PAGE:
I’m probably not alone in stumbling upon attachment parenting! I really don’t think you know exactly how you’re going to parent until you’re actually there.
We, like most parents, had everything in place ready for Isabelle. We had the cot, the pram, the moses basket, and we even had the bottle feeding stuff despite having no intention of actually using them. Funnily enough, we’ve barely used any of it. Apparently, we’re pretty much fully down the route of attachment parenting, and it wasn’t even a choice we made all that consciously, it was more like a serendipitous stumbling upon something which just ‘felt right’.
It all happened quite gradually. The first thing to go was the feeding equipment. My wife took to breastfeeding rather well, and despite the early difficulties she faced, and probably the similar ones most mothers face, she kept going. It’s always a little disheartening when mothers say they gave up so early. I love seeing my wife breastfeed, and she absolutely loves doing it.
The early day struggles are well worth seeing the two of them bond so amazingly. I understand that some women physically can’t do it, but others do it purely for their partners to help with feeds. I get it, it is hard doing it by yourself, and being the one who will always have to get up can be tough going, but the benefits are incredible, and far too numerous to start listing here.
Second, the basket went. Isabelle very rarely naps in the day, and when she does, she likes to do so on us. It’s something that I think a lot of people won’t really like. Having the baby only be able to sleep on you during the day can be a hindrance, I’ll admit that. But it’s one I fully embrace. On quite a few occasions now I’ve simply stood somewhere swaying gently whilst singing to Isabelle, and she’s drifted gradually asleep. Yes, I can’t do anything when she’s like this, but I love it all the same.
As for the night, we shifted from the basket to the next-to-me crib. It was the best choice we’ve ever made. Having her so close to my wife makes night time feeds much easier, and also enables her to have Isabelle fall asleep whilst still being touched if needed. Does she sometimes fall asleep whilst feeding her? Yes, she does. But it’s fine. It can still be a perfectly safe thing to do if done correctly. And as long as drink, smoking, drugs and all the other harmful things are avoided, as well as following all the usual advice, then it’s all ok. This is how we’ve been sleeping with our babies for hundreds and thousands of years, so there’s no need to change things now.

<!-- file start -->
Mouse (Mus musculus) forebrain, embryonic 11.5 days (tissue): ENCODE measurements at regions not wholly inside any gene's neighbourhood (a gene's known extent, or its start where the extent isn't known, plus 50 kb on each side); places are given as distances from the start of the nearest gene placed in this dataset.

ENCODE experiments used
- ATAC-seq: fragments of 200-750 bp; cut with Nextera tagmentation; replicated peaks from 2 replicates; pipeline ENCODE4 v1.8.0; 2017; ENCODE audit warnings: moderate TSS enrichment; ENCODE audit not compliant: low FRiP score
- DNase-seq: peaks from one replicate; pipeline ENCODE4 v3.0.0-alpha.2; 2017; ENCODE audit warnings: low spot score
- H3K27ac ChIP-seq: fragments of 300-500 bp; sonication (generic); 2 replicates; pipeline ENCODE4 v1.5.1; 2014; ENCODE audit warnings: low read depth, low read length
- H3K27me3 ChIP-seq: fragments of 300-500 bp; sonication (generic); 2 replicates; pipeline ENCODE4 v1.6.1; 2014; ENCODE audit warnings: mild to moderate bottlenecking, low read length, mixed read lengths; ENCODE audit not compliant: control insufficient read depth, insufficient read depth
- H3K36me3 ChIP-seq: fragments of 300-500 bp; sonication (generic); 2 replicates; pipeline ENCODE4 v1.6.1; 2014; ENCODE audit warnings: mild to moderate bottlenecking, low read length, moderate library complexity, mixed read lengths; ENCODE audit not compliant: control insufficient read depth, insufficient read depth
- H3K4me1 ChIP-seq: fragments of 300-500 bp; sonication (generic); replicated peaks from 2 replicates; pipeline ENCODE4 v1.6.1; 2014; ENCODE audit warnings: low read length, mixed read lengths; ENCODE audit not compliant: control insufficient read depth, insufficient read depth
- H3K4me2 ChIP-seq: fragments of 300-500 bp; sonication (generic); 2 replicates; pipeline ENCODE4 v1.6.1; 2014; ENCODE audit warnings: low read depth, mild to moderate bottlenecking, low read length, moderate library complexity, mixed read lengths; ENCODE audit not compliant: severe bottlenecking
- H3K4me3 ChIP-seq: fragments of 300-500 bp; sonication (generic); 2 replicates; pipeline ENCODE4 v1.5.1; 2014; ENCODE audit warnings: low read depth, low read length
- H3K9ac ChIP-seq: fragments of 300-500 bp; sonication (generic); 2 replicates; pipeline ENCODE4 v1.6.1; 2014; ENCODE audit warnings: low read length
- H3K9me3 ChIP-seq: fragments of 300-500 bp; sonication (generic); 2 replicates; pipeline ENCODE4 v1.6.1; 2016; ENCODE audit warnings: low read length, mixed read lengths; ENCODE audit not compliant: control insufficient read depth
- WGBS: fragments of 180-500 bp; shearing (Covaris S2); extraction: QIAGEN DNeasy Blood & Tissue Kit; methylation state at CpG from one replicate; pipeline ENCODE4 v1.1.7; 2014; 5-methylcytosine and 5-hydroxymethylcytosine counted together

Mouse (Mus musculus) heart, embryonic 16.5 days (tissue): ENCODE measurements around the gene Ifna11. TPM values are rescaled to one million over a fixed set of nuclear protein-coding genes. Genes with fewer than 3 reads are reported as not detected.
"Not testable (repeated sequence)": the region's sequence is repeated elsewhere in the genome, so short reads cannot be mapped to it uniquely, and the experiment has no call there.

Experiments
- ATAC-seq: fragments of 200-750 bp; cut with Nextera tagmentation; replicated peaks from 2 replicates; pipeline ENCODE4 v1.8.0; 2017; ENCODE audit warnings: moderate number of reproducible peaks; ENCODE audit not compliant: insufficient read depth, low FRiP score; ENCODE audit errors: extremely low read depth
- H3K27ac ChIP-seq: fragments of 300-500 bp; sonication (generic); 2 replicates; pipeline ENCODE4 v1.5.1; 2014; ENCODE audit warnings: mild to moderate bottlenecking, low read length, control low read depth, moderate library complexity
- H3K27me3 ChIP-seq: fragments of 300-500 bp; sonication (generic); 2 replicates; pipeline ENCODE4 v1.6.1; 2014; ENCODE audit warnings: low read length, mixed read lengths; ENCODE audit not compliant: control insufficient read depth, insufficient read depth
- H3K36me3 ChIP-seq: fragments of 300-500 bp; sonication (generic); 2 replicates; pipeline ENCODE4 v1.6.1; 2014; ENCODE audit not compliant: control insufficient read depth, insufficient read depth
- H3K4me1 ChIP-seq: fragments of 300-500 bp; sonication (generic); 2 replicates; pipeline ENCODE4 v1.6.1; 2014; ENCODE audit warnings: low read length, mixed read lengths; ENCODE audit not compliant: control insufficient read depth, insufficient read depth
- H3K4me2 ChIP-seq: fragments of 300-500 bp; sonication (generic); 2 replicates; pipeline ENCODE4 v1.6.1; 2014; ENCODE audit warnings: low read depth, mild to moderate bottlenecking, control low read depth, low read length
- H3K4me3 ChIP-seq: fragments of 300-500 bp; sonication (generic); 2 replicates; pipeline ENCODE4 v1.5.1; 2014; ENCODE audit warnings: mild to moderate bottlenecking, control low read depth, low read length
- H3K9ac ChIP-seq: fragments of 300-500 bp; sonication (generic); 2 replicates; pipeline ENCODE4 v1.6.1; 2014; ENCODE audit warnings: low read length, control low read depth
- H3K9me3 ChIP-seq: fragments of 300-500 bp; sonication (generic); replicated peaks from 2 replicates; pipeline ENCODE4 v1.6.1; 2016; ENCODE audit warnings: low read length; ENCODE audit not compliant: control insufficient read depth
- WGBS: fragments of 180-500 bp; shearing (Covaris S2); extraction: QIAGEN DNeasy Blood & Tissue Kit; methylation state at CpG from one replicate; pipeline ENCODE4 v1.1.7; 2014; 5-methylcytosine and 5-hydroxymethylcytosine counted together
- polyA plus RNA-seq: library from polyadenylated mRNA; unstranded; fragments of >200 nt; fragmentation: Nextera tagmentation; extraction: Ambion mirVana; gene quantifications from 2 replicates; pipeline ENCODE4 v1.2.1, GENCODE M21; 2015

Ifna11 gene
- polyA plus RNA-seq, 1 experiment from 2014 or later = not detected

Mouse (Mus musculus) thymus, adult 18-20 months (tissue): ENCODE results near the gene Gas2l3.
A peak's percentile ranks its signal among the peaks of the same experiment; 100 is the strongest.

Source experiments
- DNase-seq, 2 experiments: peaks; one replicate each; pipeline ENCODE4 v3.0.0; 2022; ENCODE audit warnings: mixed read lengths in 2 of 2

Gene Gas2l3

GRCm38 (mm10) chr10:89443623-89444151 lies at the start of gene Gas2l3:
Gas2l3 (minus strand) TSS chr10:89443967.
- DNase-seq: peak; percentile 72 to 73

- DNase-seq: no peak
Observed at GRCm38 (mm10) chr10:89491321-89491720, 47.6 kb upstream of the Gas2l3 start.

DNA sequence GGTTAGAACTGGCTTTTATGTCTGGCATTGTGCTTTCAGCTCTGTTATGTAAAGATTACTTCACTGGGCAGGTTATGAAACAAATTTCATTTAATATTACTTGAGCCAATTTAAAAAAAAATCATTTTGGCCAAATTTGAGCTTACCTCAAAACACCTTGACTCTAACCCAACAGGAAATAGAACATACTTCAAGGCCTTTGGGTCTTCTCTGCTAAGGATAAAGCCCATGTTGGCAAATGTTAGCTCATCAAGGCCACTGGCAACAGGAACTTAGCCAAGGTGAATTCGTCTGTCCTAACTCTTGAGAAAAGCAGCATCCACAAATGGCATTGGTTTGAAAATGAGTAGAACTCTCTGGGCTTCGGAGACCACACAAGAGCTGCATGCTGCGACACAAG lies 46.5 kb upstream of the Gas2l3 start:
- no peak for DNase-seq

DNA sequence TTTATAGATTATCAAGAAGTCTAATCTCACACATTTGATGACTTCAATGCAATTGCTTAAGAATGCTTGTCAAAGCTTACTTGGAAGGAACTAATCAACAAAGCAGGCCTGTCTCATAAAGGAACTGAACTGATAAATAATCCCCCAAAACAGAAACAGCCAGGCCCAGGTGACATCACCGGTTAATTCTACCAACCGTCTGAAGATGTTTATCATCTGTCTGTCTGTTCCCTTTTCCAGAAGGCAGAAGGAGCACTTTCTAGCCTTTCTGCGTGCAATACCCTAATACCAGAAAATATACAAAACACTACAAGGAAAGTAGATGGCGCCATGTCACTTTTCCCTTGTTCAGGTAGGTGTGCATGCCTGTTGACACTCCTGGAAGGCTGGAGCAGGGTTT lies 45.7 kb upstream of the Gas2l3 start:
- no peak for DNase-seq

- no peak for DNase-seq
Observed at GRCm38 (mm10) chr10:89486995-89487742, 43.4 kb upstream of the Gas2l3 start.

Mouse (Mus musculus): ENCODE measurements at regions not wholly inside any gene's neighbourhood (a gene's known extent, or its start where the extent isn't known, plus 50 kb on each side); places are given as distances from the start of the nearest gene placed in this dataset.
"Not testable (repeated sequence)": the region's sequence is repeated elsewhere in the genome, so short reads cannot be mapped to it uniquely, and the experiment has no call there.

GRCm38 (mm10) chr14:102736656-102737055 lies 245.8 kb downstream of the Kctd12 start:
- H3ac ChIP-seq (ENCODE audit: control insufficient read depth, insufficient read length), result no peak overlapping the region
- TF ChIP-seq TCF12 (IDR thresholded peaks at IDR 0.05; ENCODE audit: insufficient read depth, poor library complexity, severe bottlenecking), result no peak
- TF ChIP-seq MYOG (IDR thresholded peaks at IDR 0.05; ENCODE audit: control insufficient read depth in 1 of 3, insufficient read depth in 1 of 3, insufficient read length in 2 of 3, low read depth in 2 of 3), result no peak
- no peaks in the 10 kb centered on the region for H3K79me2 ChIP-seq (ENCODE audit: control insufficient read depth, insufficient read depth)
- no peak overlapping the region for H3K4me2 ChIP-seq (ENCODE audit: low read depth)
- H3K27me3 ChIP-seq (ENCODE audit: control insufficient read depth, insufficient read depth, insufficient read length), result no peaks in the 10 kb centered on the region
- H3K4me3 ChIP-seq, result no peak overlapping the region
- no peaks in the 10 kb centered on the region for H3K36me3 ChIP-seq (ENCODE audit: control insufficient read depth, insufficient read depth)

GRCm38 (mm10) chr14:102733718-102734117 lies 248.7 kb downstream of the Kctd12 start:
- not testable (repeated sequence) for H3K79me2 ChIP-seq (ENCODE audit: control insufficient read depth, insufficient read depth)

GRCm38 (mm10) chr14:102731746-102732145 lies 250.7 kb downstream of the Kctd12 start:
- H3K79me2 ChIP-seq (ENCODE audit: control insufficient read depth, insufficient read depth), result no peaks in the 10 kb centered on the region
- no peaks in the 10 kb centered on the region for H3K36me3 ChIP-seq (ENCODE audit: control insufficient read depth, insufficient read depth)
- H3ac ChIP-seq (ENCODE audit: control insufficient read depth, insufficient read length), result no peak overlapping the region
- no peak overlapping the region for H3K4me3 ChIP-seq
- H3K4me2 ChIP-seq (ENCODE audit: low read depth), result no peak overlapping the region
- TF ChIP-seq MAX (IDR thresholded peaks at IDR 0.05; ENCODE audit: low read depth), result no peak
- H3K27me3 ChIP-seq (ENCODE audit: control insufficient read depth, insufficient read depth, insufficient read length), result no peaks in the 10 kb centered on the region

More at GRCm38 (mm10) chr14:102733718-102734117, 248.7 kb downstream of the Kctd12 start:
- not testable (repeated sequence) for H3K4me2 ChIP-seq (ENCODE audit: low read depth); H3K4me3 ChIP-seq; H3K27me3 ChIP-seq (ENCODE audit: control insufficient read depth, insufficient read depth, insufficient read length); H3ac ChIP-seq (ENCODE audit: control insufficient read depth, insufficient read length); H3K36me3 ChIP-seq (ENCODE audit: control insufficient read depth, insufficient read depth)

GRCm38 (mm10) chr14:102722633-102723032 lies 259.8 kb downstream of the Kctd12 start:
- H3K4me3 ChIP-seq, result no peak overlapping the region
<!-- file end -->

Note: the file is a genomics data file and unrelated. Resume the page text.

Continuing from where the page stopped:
As for the pram, the last time Isabelle used that was when she was two months old. She’s now almost five months. It’s bulky, takes up the majority of the boot of the car, she can’t really see that much, she isn’t in contact with us and we can barely talk to her. If that’s not a strong enough list to ditch it then I don’t know what else you need.
Instead, we’ve opted for baby carriers, and we haven’t looked back since. I love taking Isabelle places now. I have her front-facing in the carrier so she can see everything that I can see. I talk to her the majority of the time and let her hold my fingers whenever she wants. When she finally gets tired after all the stimulation, I can simply flip her around and off she sleeps on my chest whilst I continue on with the shopping. In lieu of a carrier, we would often just carry Isabelle in our arms. Admittedly this was harder work, but as a fairly light baby (just under 14lbs at 20 weeks old) it isn’t really that difficult.
Sometimes, the thought comes to me that people are too quick these days for their babies to grow up. They quickly forget that their baby is a fragile, dependant, needy creature, and it’s ok for them to be attached to you. They want them to learn independence before they can even crawl, and are worried they’re going to create a child that is never going to be able to be on their own.
For me, I love this choice we’ve made, even if we stumbled into it. I suffered with postnatal depression for the first 12 weeks of Isabelle’s life, and getting into attachment parenting was something that really helped me. Having that close bond with her and being able to connect with her as often as I can, made my depression dissolve, and instead it was replaced with a love that I was dying to feel when she first came out.
For those about to become parents, and even those who already are, this approach to parenting can shift so many of our conditioned ideas. I’ll admit, it will take some adjusting. At first I often saw Isabelle as a burden, which is an easy mind-set to find yourself in. Having them on you almost all the time is incredibly hard work, but if you surrender yourself to it, and fully absorb yourself in this new role, it’s one that you can love just as much as your baby will.
Written by Ross Hunt